GUERRILLA GIRLS: First, let’s not stereotype hot young males. Second, we’re certain that Interview, as a result of this article, will mend their ways, avoid tokenism, and increase coverage of women artists and artists of color as interviewers and interviewees. Help us by bugging them if they don’t. We have lots of ideas for how to do that. Are you listening, Interview? The Guerrilla Girls have been complaining about greed and corruption in the art world and beyond for years. See our just-published, updated version of The Guerrilla Girls’ Art Museum Activity Book, a parody of those books museums give out to indoctrinate children. (Book launch at Printed Matter on March 31, 2012, 5 to 7 P.M.!) How can we trust art museums to preserve the history of our time when they’re run by super-rich art collectors who invest in art, then oversee what the museums show and collect? In any other market, that would be a conflict of interest or insider trading and could lead to time in the slammer. That’s why the Guerrilla Girls operate on a different economic paradigm of making small exchanges—books, posters, talks, workshops—with many individuals and institutions instead of getting big bucks from a few fat-cat collectors looking to manipulate the market. Sorry we got carried away and sorry this isn’t much of a joke!
ANICKA YI: With the recent signing of the NDAA, we are now all under martial law in this country. Anonymity is a key tool for dissent in this climate. How would the GG advise on more anonymous activism?
GUERRILLA GIRLS: Go for it. Anonymous free speech is protected by the constitution. You’d be surprised what comes out of your mouth when you wear a mask. Activists are occupying everywhere—so many, in fact, that the courts and jails can’t handle them.
XAVIERA SIMMONS: If the Guerrilla Girls will, please construct a clear, ideal vision of the future of the art world and of art world politics. What will that vision be and what simple manifesto can the GG help construct so that we all have a working shared language to draw from and activate with?
GUERRILLA GIRLS: Artists should stop making art only for the one percent and start making some art for the rest of us. That means changing everything: galleries, museums, collectors, critics, dealers—maybe even friends and lovers. That means making some cheap art that everyone can own—like books, music, and films. Check out the manifesto we gave to graduating students at the Art Institute of Chicago in 2010.
EMILY SUNBLAD: What were your demonstrations directed at museums and how did the museums respond?GUERRILLA GIRLS: We love to go after museums because we worry that 100 years from now they will have collected the wrong stuff. We’ve done actions and street posters and infiltrated art institutions on almost every continent. Our first extended attack was a 1987 Clocktower show about the politics of the Whitney Biennial. We even had a deep throat in the development office smuggle out sensitive info about the trustees. The museum’s response: silence. Lately things have gotten surreal. Museums beg us to attack them. What do you do when the art world you’ve spent your whole life attacking suddenly embraces you? Well, you don’t waste time wondering if you’ve lost your edge. You take your critique right inside the joint. We dissed MoMA at its own symposium on feminism. We criticized the Tate Modern and the Istanbul Modern. Our latest poster skewers the museums of Chicago. The response? After we made fun of the National Gallery of Art, they vowed to change their ways. Ditto the Tate Modern and MoMA. Even the venerable Venice Biennale has improved a bit since our giant 2005 installation about its discriminating history. Whenever our work appears at an institution like that, we get tons of emails from people telling us that our work showed them something they never knew about art and culture.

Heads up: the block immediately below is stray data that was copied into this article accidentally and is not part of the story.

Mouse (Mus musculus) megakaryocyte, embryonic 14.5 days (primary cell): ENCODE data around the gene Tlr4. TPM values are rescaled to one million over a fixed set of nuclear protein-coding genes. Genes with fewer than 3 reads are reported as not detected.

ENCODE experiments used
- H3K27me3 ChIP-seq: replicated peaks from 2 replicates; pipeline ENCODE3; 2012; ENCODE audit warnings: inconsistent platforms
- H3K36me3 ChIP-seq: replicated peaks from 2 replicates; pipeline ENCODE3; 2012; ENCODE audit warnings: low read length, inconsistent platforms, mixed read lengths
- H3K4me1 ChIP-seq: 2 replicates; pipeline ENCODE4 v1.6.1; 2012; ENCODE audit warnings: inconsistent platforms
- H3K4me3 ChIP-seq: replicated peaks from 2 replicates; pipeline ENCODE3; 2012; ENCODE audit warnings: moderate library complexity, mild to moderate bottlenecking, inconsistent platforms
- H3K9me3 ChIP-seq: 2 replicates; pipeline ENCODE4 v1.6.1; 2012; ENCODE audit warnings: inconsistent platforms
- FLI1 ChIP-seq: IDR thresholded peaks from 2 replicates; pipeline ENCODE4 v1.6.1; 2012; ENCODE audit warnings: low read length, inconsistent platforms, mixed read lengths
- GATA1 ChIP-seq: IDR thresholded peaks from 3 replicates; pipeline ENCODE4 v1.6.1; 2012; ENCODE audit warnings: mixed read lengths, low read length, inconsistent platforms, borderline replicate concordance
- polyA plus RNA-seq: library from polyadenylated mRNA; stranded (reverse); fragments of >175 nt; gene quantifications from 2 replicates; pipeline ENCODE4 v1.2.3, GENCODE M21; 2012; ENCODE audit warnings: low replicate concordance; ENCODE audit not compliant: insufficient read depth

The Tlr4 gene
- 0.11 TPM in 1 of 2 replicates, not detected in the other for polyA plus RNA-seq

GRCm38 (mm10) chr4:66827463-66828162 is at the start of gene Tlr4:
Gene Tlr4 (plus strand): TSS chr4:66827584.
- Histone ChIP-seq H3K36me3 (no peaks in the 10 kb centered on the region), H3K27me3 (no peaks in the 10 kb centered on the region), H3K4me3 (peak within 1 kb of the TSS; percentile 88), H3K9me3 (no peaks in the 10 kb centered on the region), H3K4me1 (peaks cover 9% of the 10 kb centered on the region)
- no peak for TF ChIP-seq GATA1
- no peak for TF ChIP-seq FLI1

KAARI EPSON: Who is your art world crush?
GUERRILLA GIRLS: We love Xabier Arakistain, Aka Arakis, the most committed, outrageous curator in all of Spain and probably the rest of the world. Arakis is and always has been a fearless feminist and is intent on founding the first center for feminist art in Europe. Arakis is a fashion icon, too!
ELIZABETH PEYTON: Do you think things have changed for women in the art world since you began? If so, how? Do you think in one’s own time, women seem more present, and then history cuts them out of the story.
GUERRILLA GIRLS: In the beginning, we worked in an atmosphere of disbelief: No one wanted to think the art world was anything less than a meritocracy. The kind of scrutiny applied to other fields was unwelcome. Now, it’s a no-brainer: You can’t write the history of a culture without all its voices. No curator or dealer wants to be considered a Neanderthal for not showing women or artists of color. We hope it stays that way. But the commercial art world completely sucks. With a few token exceptions, white guys still get most of the big money, and for sure the biggest opportunities.
DANA SCHUTZ: If the Guerrilla Girls had a theme song, what would it be and why?
GUERRILLA GIRLS: The Nominees Are: “Sisters, O Sisters” by Yoko Ono with Le Tigre, “Can’t Hold Us Down” by Christina Aguilera with Lil’ Kim, and “Not Ready to Make Nice” by the Dixie Chicks.
MICHELE ABELES: What do you see when you look in the mirror?
GUERRILLA GIRLS: Girls Going Ape!
CAROLE BOVE: What type of decision-making process do you use? Does everyone have to agree before you take an action?
GUERRILLA GIRLS: We don’t work on anything that a member finds completely objectionable, and we constantly agree to disagree. Sometimes there’s foot stomping and gnashing of teeth, but somehow things get done. It’s all kind of hormonal.
KERSTIN BRATSCH: Do you think women artists sometimes have a jaundiced eye for one another and that they tend to side with male artists more than with other women artists?
GUERRILLA GIRLS: You don’t do that, do you? Sometime back in the dark ages women artists realized that pretending to be one of the guys could only help one or two tokens at a time. Women can help themselves and each other a lot more when they form their own networks, like the guys have done for centuries.